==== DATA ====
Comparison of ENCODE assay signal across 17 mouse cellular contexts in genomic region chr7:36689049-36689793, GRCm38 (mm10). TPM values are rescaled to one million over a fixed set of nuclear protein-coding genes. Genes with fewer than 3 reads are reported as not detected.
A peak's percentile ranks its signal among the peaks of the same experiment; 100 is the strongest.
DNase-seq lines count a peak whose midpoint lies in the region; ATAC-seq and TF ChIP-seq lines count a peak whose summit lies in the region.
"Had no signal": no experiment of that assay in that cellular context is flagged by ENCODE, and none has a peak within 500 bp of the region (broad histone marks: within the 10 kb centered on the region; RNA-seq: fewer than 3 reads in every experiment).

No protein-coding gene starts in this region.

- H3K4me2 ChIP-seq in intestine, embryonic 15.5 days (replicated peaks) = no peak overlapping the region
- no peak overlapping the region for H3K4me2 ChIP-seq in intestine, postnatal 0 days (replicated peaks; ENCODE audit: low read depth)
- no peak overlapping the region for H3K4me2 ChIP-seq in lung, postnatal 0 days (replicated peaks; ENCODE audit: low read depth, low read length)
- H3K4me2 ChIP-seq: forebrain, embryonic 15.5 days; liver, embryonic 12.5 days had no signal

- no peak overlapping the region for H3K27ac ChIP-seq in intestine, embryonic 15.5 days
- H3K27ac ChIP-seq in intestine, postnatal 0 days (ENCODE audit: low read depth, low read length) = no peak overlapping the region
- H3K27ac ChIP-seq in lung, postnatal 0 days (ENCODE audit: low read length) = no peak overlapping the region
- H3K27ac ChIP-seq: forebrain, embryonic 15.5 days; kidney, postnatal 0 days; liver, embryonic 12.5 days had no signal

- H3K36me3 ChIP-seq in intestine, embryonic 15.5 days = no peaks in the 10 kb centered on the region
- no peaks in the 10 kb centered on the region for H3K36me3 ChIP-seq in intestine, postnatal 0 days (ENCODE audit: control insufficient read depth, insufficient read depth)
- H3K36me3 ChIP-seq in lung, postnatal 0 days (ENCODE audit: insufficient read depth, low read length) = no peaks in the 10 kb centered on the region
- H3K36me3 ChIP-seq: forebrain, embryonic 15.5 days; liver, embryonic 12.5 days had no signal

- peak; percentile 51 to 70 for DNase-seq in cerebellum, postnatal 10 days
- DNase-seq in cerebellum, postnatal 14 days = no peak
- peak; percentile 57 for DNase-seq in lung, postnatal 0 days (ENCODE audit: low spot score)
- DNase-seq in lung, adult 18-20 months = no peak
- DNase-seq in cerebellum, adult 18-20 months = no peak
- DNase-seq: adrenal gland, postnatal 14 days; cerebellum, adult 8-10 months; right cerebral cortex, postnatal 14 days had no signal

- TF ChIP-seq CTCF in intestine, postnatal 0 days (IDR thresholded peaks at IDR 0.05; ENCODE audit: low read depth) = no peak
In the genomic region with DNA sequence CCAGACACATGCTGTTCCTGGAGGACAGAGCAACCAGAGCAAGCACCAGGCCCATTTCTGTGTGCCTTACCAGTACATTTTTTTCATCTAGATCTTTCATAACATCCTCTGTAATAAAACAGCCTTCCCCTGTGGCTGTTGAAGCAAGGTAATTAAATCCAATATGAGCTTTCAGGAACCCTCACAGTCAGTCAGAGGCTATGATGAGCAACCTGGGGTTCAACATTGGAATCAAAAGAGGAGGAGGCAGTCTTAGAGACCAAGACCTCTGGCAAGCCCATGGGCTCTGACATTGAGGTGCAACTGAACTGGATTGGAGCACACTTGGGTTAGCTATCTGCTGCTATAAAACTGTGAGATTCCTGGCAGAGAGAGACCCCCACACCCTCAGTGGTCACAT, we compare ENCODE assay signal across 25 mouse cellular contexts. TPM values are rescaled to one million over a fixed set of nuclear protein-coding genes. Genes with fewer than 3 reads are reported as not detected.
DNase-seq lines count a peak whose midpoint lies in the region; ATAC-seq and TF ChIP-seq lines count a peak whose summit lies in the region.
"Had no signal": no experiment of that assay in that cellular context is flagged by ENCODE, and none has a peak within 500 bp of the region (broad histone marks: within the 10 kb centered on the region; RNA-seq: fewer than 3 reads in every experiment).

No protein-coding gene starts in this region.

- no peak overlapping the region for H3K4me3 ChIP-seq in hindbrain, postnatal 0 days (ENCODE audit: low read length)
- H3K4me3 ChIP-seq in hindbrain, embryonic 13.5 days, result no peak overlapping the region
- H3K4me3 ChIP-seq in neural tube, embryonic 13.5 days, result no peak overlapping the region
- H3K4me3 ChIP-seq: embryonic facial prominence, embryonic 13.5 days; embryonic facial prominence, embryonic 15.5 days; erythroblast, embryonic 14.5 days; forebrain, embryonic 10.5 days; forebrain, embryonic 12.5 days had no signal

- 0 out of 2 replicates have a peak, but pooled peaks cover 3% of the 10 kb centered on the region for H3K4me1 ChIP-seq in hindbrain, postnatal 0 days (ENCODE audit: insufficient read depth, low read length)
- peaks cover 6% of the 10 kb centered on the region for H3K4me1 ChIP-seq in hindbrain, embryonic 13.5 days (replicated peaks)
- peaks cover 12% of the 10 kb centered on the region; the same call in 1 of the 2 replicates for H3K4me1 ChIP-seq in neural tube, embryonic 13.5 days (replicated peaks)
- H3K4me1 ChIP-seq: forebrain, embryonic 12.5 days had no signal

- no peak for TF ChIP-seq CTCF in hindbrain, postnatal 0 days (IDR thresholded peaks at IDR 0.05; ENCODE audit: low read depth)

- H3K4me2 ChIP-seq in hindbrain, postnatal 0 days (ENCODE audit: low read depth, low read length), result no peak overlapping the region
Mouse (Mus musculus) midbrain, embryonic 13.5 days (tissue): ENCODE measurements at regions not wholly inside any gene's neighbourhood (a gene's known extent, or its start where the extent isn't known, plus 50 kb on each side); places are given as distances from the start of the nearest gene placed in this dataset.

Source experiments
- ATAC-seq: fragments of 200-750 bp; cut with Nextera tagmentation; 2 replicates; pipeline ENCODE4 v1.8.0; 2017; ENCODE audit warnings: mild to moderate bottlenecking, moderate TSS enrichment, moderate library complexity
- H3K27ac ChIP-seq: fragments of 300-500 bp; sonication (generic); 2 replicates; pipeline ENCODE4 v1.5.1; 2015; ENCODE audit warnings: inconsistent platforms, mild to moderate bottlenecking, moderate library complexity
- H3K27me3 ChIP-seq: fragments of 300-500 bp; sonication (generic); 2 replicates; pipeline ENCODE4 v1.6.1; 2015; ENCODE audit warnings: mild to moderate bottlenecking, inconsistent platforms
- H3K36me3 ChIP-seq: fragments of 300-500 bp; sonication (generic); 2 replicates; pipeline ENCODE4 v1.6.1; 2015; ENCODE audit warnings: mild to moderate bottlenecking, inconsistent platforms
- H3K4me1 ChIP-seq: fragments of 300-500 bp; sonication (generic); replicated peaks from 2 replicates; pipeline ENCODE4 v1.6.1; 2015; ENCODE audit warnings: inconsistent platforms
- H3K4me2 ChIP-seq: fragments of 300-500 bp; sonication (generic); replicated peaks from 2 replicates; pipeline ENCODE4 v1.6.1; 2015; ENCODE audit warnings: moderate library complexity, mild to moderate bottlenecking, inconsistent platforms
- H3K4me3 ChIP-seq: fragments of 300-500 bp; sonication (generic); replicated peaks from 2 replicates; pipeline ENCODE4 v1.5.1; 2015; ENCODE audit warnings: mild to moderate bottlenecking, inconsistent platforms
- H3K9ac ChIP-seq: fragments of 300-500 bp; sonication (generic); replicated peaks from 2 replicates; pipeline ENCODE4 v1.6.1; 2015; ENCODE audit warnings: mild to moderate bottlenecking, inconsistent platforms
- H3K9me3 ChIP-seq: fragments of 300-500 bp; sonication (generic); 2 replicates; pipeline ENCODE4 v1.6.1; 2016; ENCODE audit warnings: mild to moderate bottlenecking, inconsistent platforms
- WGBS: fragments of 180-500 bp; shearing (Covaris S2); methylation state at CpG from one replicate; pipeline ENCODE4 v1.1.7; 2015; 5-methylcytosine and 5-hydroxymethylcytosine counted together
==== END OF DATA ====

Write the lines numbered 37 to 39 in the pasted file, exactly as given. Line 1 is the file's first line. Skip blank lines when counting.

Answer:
- no peak for TF ChIP-seq CTCF in hindbrain, postnatal 0 days (IDR thresholded peaks at IDR 0.05; ENCODE audit: low read depth)

- H3K4me2 ChIP-seq in hindbrain, postnatal 0 days (ENCODE audit: low read depth, low read length), result no peak overlapping the region
Mouse (Mus musculus) midbrain, embryonic 13.5 days (tissue): ENCODE measurements at regions not wholly inside any gene's neighbourhood (a gene's known extent, or its start where the extent isn't known, plus 50 kb on each side); places are given as distances from the start of the nearest gene placed in this dataset.